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Microsoft told its US staff on Friday that from 2013 they would have to pay contributions toward their healthcare costs.

The company’s compensations and benefits veep J. Ritchie told MS employees at a 'Town Hall' meeting in Redmond that Microsoft was “not immune” to the “rising costs” of US healthcare.

"We needed to evolve our US-based healthcare programs. We want to be able to over the long term reduce the rate of increase we’re experiencing in our health plans," he said, according to The Seattle Times.

Ritchie claimed reaction from Microsoft employees to the news that they would have to dish up cash toward their healthcare plans was “pretty positive”.

He did not say how much money MS workers would be required to contribute when the health savings plan changes are implemented in 2013.

The Mini-Microsoft blog, where many current employees of the software giant go to gripe about the firm, had one commentator saying in response to the healthcare move that “Microsoft now looks ordinary to me”.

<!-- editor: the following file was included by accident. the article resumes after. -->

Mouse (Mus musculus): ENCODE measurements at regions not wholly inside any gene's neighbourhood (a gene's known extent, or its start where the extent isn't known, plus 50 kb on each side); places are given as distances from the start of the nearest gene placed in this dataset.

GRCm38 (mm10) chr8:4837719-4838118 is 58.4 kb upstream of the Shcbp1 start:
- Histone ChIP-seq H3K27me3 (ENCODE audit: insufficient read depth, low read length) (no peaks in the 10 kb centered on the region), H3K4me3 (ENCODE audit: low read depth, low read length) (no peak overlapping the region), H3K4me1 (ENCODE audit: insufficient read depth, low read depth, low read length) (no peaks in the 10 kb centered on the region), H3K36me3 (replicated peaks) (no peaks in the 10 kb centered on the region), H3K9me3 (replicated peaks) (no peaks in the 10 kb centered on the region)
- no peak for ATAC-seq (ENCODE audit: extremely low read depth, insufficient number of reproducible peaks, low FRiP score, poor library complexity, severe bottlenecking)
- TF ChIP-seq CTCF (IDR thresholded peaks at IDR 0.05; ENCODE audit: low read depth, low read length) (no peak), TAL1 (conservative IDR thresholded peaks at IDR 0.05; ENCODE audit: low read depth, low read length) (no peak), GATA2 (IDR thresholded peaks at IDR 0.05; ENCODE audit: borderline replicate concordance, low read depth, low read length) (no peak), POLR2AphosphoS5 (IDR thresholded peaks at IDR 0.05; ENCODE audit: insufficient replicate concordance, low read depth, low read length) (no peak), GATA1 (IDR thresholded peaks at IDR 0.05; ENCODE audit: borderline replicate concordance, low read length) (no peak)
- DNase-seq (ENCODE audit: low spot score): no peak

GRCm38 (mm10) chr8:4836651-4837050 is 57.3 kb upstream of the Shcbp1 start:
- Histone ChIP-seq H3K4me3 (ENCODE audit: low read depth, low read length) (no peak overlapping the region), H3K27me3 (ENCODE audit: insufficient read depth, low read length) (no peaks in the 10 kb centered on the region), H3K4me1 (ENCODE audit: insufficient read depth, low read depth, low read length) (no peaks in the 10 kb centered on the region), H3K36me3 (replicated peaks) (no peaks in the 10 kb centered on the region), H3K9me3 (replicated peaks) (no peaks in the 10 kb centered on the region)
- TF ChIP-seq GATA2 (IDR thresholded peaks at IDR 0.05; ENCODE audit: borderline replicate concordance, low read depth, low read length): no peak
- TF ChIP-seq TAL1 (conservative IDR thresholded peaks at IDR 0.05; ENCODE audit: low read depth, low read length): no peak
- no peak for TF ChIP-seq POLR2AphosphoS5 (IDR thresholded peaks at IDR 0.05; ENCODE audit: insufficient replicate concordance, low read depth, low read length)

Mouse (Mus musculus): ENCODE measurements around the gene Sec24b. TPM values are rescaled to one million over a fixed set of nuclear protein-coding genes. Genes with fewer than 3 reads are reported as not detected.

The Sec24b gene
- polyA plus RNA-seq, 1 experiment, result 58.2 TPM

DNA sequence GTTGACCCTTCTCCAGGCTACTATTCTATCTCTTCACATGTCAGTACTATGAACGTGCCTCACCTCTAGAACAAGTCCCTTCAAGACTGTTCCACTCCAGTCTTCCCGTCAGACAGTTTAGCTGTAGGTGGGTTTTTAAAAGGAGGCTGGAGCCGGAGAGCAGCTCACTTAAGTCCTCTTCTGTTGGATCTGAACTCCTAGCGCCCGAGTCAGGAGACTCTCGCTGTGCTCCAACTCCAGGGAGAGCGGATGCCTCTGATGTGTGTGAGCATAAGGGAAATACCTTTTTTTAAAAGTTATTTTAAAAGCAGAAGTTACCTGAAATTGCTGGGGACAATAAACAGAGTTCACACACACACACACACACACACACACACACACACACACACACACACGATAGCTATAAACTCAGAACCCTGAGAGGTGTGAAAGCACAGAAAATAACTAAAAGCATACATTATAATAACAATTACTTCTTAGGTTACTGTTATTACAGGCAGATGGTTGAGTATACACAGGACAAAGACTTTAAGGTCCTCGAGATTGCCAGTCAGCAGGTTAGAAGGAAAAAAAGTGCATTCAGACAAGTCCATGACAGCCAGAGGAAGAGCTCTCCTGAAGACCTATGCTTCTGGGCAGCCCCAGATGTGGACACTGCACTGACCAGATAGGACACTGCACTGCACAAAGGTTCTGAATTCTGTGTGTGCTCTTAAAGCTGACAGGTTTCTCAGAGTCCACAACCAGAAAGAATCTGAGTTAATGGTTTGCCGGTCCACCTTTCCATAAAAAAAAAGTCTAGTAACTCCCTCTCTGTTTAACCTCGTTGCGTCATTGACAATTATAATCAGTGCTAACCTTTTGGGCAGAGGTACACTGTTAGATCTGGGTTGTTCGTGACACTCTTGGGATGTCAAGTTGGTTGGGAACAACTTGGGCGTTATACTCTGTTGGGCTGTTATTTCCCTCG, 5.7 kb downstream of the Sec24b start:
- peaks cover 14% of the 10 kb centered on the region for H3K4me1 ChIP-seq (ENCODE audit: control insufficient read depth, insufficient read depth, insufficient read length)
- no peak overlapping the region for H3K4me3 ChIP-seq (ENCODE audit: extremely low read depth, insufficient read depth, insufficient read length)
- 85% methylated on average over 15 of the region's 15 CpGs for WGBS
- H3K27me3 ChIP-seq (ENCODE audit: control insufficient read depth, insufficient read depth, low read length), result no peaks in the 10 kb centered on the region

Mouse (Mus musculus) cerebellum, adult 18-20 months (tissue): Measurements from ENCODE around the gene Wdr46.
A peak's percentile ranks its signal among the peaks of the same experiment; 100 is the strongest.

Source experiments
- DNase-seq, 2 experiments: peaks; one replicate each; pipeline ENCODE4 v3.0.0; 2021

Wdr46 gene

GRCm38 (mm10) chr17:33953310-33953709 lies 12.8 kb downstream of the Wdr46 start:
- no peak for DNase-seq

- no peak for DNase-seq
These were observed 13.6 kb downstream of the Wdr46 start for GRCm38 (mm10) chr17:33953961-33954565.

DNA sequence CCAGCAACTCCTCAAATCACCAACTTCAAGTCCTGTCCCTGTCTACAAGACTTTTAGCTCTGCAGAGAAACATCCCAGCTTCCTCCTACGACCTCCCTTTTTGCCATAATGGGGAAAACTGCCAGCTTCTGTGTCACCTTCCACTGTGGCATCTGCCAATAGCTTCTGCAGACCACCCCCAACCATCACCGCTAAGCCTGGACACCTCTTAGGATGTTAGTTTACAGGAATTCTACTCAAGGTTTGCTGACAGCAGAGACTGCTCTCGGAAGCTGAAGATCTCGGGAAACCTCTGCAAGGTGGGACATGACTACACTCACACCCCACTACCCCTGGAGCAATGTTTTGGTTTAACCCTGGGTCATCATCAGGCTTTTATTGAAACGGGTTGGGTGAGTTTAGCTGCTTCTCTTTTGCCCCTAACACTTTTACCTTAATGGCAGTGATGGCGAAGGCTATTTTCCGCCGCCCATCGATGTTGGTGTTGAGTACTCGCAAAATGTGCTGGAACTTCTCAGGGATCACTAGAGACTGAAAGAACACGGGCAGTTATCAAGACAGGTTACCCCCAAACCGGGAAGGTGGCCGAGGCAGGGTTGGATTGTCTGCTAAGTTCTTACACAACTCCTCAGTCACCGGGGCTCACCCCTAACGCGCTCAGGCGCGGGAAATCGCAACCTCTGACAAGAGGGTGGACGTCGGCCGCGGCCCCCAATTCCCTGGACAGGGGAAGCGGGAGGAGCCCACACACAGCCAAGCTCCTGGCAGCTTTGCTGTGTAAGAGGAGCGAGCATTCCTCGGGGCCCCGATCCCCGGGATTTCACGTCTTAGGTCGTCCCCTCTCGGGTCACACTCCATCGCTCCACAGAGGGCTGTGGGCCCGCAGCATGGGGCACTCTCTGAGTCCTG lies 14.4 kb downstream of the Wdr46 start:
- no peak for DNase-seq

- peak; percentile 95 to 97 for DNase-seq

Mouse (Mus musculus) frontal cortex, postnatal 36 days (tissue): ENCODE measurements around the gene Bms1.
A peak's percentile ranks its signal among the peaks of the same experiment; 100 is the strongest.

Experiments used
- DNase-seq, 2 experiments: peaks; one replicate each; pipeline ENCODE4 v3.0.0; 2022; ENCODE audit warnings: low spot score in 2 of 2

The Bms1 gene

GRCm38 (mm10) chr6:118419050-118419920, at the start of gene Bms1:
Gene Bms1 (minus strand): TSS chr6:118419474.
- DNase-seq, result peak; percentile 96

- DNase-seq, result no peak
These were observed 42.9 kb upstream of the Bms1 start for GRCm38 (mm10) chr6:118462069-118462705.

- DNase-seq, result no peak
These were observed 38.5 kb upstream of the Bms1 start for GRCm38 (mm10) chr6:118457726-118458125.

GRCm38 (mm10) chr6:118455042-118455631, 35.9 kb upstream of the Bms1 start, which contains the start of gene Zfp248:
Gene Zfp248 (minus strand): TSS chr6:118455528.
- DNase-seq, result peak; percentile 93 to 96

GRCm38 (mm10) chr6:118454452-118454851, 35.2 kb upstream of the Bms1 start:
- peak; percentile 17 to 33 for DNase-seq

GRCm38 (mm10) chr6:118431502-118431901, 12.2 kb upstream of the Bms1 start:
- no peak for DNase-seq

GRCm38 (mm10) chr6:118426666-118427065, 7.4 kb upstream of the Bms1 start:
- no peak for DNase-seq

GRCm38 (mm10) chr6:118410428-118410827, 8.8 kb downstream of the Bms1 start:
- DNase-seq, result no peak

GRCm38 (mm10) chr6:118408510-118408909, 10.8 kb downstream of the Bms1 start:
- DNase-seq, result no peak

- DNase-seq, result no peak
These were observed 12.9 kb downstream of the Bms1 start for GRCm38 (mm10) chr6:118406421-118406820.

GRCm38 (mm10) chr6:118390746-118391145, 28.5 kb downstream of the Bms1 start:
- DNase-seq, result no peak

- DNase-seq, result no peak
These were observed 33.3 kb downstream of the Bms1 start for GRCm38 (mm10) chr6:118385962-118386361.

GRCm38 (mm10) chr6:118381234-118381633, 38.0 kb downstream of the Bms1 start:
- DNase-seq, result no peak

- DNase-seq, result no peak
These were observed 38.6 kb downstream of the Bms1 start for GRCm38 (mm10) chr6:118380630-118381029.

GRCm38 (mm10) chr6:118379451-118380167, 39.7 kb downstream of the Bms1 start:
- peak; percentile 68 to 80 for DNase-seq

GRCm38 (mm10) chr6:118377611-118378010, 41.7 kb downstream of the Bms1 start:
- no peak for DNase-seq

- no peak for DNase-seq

The blog’s author added: “Do I think the health changes will affect recruiting? Probably not. Do I think it will affect retention? Yes.

“If other tech companies hold steady on their coverage then they close a big gap to hiring experienced people at Microsoft. Look, once you have a family and one or two big boo-boos (medical term) you realise: ‘holy crap, we are so fortunate... I love this company for caring for me and my family so well!’ It's no golden handcuff, but it still anchors you.

“Anchors away.”

All of which topped off a pretty brutal week for Microsoft boss Steve Ballmer, who had his bonus pay capped and saw the company humiliatingly downgraded from 'buy' to 'neutral' by brokerage Goldman Sachs. ®

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